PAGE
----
Dotted with wineries, waterfalls, and small towns with interesting history, the Finger Lakes region in New York State makes a perfect weekend getaway. I headed there with a friend for a few days recently, and our itinerary was packed with adventures that any nature lover, foodie, or history buff would love! Here are some of my top picks to help you plan a few days in the southern Finger Lakes–no matter your style!
Where Are the Finger Lakes Located?
The Finger Lakes region is located in Upstate New York–stretching between Syracuse, Rochester, and the Pennsylvania border. The lakes are essentially a halfway point between New York City and Niagara Falls. It’s about a four- to six-hour drive from Philadelphia, New York City, or western Connecticut to various points in the Finger Lakes. It’s a great place to escape city life for a weekend–whether you’re looking to get back to nature, enjoy some delicious food and wine, or explore the history of the region.
How Many Finger Lakes Are There?
There are 11 Finger Lakes, which–as you can imagine–have a long and skinny shape that makes them look like fingers. There are a few stragglers in the area that could potentially be considered additional extremities, but for one reason or another, they haven’t made the traditional list.
- Canadice (smallest)
- Canandaigua (has the smallest island, Squaw Island)
- Cayuga (longest)
- Conesus (westernmost)
- Hemlock (least developed)
- Honeoye (shallowest)
- Keuka (only lake that runs north and south)
- Seneca (deepest)
- Skaneateles (only Finger Lake not connected to the Erie Canal System)
- Otisco (easternmost)
- Owasco (has both a cold water and a warm water fishery)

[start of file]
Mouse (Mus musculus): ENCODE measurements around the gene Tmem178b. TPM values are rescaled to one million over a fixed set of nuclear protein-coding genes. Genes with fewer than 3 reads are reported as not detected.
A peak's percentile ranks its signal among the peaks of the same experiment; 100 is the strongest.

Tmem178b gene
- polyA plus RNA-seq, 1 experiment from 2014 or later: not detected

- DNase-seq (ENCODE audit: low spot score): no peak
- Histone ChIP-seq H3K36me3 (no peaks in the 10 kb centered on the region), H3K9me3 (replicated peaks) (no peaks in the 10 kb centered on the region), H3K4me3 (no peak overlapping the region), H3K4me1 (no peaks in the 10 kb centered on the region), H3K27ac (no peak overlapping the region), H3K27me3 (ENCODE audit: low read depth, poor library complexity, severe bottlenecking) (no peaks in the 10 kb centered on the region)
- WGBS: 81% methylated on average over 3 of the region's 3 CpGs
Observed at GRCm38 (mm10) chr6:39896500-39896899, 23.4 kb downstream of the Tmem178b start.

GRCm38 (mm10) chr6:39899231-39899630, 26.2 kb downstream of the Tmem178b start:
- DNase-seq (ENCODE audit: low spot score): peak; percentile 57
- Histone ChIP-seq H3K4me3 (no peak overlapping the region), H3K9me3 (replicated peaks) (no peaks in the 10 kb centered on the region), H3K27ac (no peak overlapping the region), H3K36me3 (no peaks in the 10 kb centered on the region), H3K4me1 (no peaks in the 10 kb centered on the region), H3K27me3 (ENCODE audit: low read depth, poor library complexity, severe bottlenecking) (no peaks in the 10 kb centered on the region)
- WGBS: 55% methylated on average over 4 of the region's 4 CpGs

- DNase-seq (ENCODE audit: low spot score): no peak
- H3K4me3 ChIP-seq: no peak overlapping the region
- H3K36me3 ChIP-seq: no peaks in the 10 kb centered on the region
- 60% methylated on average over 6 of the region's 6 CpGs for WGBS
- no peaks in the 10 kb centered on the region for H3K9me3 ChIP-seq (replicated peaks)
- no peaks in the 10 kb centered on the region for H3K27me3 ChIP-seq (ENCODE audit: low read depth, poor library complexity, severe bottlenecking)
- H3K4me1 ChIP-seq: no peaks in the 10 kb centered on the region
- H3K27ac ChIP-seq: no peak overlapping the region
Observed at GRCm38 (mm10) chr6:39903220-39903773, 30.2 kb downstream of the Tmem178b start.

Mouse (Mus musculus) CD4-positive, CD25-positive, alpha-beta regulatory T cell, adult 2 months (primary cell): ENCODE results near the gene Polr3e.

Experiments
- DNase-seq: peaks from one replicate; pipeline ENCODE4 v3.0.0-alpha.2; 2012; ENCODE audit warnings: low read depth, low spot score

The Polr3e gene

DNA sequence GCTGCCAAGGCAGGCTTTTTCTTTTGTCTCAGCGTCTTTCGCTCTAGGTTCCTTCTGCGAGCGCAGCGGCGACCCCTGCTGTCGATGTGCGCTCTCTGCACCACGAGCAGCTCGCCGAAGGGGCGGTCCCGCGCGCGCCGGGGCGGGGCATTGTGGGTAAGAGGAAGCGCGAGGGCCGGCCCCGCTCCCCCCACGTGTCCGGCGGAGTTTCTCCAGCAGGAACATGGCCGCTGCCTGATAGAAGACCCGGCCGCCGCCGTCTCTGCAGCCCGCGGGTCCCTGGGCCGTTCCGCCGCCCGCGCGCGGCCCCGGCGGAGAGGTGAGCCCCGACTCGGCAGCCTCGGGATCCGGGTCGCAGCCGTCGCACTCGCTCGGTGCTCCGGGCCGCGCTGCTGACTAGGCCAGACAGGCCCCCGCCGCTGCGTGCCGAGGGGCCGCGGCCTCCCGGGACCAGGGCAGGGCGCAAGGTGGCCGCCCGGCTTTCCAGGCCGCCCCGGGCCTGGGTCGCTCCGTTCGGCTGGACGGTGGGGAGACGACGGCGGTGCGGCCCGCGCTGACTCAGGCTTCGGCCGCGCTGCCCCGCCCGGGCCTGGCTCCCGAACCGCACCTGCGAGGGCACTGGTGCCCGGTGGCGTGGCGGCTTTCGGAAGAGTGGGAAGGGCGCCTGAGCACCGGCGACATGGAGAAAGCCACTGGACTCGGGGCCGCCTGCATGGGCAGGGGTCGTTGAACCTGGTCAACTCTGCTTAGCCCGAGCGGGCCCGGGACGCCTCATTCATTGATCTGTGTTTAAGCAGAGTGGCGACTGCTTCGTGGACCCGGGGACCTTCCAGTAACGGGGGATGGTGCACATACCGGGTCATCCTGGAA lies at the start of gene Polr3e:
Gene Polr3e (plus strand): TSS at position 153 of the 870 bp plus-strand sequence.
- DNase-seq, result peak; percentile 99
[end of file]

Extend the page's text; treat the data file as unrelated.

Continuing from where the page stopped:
Find out more about how they were mapped (and the additional lakes that didn’t make the cut) here.
Finger Lakes Map
A down-to-earth weekend getaway for the nature lover
Watkins Glen, which is known for both race cars and waterfalls, is a great place to get outside and enjoy nature in the Finger Lakes.
Head out for an afternoon (or entire day) chasing waterfalls around the area. Watkins Glen State Park is a must-visit, but there are plenty of other waterfalls in the area that you’ll want to check out as well. Head to Shequaga Falls (no hiking required) and Havana Glen Park (short walk and five flights of stairs) in the nearby town of Montour Falls.
There are plenty of other falls in the area, so do your best to keep your eyes on the road as you drive. One local summed it up perfectly when she told me, “You can’t go down any side road without seeing a beautiful waterfall.” It’s not hyperbole–this area is a waterfall-lover’s dream.
Another stop on your weekend itinerary should be going out on horseback at Painted Bar Stables. I was admittedly a little nervous to go since I haven’t been horseback riding since I was in high school (and let’s just say that’s more than a couple years ago). But the owner Erika was phenomenal in her ability to teach and guide us along–perfectly balancing her knowledge and experience with a sense of humor that put us immediately at ease. The trails weave through fields and forests, and if you’re up for it, you might get to ford a stream.
Grab lunch at The Elf in the Oak, where you’ll hear the story of how this little restaurant got its name. Feeling thirsty? Head to Atwater Estate Vineyard and enjoy a wine tasting overlooking the vineyard that slopes down the hill toward Lake Seneca. If wine isn’t your thing or you’re just craving a scenic drive, head out to Cider Creek for a hard cider tasting. Enjoy live music on Saturday nights, a cool vibe inside their tasting room and bar, or hang out around the fire ring outside. They’ve got plenty of their own ciders on tap, craft beers and wines from New York State, and a small food menu.
A weekend getaway for the foodie
Being that I come from a small town, I typically expect more “rustic” food options when I venture away from the city. And don’t get me wrong, I love those homey restaurants for the taste of local life they show you. But if you want some amazing food to pair with all the Finger Lakes wine you’ll be tasting, you won’t be disappointed–whether you’re a connoisseur of fine foods or just a wannabe foodie like myself.
Committed to sourcing their menu locally as much as possible, GRAFT Wine + Cider Bar is a must-visit restaurant in Watkins Glen. You may even end up sitting at the bar next to the owner, Ted Atwater, in a serendipitous encounter and spend the evening chatting away–if you’re lucky!